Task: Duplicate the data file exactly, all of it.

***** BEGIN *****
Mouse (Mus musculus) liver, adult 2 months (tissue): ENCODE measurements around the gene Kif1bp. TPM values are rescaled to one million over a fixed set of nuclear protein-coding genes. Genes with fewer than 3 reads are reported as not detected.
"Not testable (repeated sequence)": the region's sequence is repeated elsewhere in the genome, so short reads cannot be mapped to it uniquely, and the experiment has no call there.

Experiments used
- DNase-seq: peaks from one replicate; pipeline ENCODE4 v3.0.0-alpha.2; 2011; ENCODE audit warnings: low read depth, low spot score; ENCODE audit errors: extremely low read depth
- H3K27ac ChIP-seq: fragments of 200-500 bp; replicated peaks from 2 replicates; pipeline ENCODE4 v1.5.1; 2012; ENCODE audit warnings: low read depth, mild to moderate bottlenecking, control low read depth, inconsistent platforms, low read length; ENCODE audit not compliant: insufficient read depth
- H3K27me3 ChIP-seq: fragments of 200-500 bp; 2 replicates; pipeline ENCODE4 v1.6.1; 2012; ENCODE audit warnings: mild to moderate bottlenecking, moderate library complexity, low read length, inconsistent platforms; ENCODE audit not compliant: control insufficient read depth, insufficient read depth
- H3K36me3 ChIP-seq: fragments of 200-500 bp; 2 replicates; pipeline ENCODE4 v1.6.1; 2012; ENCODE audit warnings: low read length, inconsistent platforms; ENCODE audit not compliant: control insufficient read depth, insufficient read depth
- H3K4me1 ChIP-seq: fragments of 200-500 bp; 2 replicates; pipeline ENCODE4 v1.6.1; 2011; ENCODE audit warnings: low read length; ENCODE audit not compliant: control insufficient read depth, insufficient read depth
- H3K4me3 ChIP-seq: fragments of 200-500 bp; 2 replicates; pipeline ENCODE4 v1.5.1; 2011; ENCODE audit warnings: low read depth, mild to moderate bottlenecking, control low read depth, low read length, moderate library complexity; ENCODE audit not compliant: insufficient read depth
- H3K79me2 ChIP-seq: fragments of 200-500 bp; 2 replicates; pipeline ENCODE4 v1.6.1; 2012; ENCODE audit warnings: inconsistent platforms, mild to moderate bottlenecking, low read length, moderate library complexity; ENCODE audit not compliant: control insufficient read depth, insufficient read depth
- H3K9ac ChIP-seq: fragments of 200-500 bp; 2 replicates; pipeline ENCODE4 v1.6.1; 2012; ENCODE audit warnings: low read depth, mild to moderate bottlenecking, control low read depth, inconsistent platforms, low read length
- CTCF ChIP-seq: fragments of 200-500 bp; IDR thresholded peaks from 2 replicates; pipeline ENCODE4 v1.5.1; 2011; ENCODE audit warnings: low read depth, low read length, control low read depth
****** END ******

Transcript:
Mouse (Mus musculus) liver, adult 2 months (tissue): ENCODE measurements around the gene Kif1bp. TPM values are rescaled to one million over a fixed set of nuclear protein-coding genes. Genes with fewer than 3 reads are reported as not detected.
"Not testable (repeated sequence)": the region's sequence is repeated elsewhere in the genome, so short reads cannot be mapped to it uniquely, and the experiment has no call there.

Experiments used
- DNase-seq: peaks from one replicate; pipeline ENCODE4 v3.0.0-alpha.2; 2011; ENCODE audit warnings: low read depth, low spot score; ENCODE audit errors: extremely low read depth
- H3K27ac ChIP-seq: fragments of 200-500 bp; replicated peaks from 2 replicates; pipeline ENCODE4 v1.5.1; 2012; ENCODE audit warnings: low read depth, mild to moderate bottlenecking, control low read depth, inconsistent platforms, low read length; ENCODE audit not compliant: insufficient read depth
- H3K27me3 ChIP-seq: fragments of 200-500 bp; 2 replicates; pipeline ENCODE4 v1.6.1; 2012; ENCODE audit warnings: mild to moderate bottlenecking, moderate library complexity, low read length, inconsistent platforms; ENCODE audit not compliant: control insufficient read depth, insufficient read depth
- H3K36me3 ChIP-seq: fragments of 200-500 bp; 2 replicates; pipeline ENCODE4 v1.6.1; 2012; ENCODE audit warnings: low read length, inconsistent platforms; ENCODE audit not compliant: control insufficient read depth, insufficient read depth
- H3K4me1 ChIP-seq: fragments of 200-500 bp; 2 replicates; pipeline ENCODE4 v1.6.1; 2011; ENCODE audit warnings: low read length; ENCODE audit not compliant: control insufficient read depth, insufficient read depth
- H3K4me3 ChIP-seq: fragments of 200-500 bp; 2 replicates; pipeline ENCODE4 v1.5.1; 2011; ENCODE audit warnings: low read depth, mild to moderate bottlenecking, control low read depth, low read length, moderate library complexity; ENCODE audit not compliant: insufficient read depth
- H3K79me2 ChIP-seq: fragments of 200-500 bp; 2 replicates; pipeline ENCODE4 v1.6.1; 2012; ENCODE audit warnings: inconsistent platforms, mild to moderate bottlenecking, low read length, moderate library complexity; ENCODE audit not compliant: control insufficient read depth, insufficient read depth
- H3K9ac ChIP-seq: fragments of 200-500 bp; 2 replicates; pipeline ENCODE4 v1.6.1; 2012; ENCODE audit warnings: low read depth, mild to moderate bottlenecking, control low read depth, inconsistent platforms, low read length
- CTCF ChIP-seq: fragments of 200-500 bp; IDR thresholded peaks from 2 replicates; pipeline ENCODE4 v1.5.1; 2011; ENCODE audit warnings: low read depth, low read length, control low read depth